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March 26, 2021

Top Construction Accounting Mistakes to Avoid

Accounting is not one-size-fits-all. And construction accounting is especially unique in everything from the way time is collected and allocated to the way job costing and work in progress gets tracked. Because of this, John Meibers, VP of Deltek + ComputerEase, is passionate about educating contractors on what they need to know in order to keep their books accurate, up-to-date and meeting industry standards.

This week, John joins the Mobile Workforce Podcast to share why it is important to work with a CPA that knows the challenges contractors face. John shares the top accounting mistakes inside the Deltek Ultimate Construction Accounting Guide to uncover common and costly pitfalls made by contractors and their CPAs – and how to avoid them.

Key Takeaways:

  1. Contractors need to review daily reports from their accounting team. To be in the construction business means having to manage tight margins. That’s why it’s imperative for contractors to work closely with their accounting department beyond bi-monthly payroll updates. Work in progress (WIP) reporting and good job cost reports on a regular basis – even daily – ensures contractors are always working within the lines of their budgets.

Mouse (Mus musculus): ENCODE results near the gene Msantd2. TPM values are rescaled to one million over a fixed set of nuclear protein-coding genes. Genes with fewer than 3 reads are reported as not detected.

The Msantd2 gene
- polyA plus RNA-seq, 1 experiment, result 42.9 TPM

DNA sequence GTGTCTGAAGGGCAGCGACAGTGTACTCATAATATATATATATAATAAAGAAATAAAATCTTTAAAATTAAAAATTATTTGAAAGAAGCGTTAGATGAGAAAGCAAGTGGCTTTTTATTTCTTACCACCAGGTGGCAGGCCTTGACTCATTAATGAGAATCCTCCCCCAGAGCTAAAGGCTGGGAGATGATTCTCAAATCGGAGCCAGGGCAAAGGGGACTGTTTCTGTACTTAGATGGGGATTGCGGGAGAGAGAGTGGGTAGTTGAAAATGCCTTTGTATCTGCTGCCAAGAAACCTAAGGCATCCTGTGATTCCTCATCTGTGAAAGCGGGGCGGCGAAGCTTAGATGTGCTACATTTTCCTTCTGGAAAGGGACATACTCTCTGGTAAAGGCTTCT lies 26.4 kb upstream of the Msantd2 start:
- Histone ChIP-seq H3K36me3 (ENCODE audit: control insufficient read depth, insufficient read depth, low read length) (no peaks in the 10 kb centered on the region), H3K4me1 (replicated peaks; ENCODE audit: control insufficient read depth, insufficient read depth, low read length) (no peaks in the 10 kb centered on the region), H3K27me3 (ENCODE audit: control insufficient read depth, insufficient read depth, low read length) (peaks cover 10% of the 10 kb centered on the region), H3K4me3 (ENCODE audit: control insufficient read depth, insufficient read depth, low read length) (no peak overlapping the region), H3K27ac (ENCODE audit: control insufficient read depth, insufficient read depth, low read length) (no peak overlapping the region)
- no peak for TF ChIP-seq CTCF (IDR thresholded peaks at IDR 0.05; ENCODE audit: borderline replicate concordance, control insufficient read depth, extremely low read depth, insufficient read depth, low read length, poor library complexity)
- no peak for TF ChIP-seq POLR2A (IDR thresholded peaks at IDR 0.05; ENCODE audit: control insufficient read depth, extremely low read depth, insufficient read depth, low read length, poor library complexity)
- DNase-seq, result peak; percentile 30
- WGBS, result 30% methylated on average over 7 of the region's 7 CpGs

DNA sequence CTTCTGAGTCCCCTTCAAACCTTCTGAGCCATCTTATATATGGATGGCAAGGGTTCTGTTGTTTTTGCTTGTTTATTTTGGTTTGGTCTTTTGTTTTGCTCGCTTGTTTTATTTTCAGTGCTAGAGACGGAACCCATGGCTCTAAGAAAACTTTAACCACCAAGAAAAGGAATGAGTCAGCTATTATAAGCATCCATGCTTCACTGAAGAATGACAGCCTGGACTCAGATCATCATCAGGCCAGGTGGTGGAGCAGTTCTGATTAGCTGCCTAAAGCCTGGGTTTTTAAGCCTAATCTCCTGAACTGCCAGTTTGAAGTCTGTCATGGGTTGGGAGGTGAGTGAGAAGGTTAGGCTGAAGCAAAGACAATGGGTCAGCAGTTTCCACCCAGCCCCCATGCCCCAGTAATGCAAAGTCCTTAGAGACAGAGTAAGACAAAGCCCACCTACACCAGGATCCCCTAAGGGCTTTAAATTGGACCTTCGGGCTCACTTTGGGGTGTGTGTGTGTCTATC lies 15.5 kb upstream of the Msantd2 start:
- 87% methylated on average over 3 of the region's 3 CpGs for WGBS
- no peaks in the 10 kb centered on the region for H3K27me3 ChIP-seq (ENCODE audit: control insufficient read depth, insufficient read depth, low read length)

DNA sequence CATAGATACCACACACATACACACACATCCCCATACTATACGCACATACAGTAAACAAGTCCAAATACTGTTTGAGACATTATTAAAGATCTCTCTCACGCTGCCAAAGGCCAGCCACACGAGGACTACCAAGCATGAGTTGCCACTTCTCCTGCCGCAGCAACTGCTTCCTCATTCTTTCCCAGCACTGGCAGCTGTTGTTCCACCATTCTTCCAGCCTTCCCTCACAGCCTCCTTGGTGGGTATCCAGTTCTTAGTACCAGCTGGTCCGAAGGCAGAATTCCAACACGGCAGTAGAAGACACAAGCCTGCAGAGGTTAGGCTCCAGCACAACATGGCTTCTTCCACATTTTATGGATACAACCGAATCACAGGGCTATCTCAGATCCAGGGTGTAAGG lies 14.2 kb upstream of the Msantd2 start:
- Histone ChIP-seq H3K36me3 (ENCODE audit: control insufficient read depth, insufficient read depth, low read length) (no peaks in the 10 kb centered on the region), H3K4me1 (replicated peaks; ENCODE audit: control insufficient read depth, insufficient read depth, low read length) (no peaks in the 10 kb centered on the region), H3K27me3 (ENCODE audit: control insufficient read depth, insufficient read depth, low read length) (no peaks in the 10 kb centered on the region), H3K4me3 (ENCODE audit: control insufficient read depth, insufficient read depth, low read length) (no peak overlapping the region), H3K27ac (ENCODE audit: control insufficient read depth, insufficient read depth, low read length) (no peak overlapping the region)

2. Margin and markup are NOT the same thing. Contractors tend to use margin and markup interchangeably, but this is incorrect. Markups refer to the budget created for a project to allocate for profit while margins refer to the profits that are left after a project is completed. Therefore, a 20 percent margin on the job does not mean to markup an estimate by 20 percent. Instead, to get a 20 percent margin on the job, the markup would need to be at least 25 percent.
  3. Treat the equipment you own like the equipment you rent.  A big problem that accountants see in the construction industry is not accurately allocating for the use of equipment. Tracking usage helps accountants evaluate the value of the equipment owned. This allows contractors to make educated decisions managing their equipment. They can easily see what to keep, what to retire, and what would be better to sell and rent when needed, in addition to getting an accurate job cost report on their projects.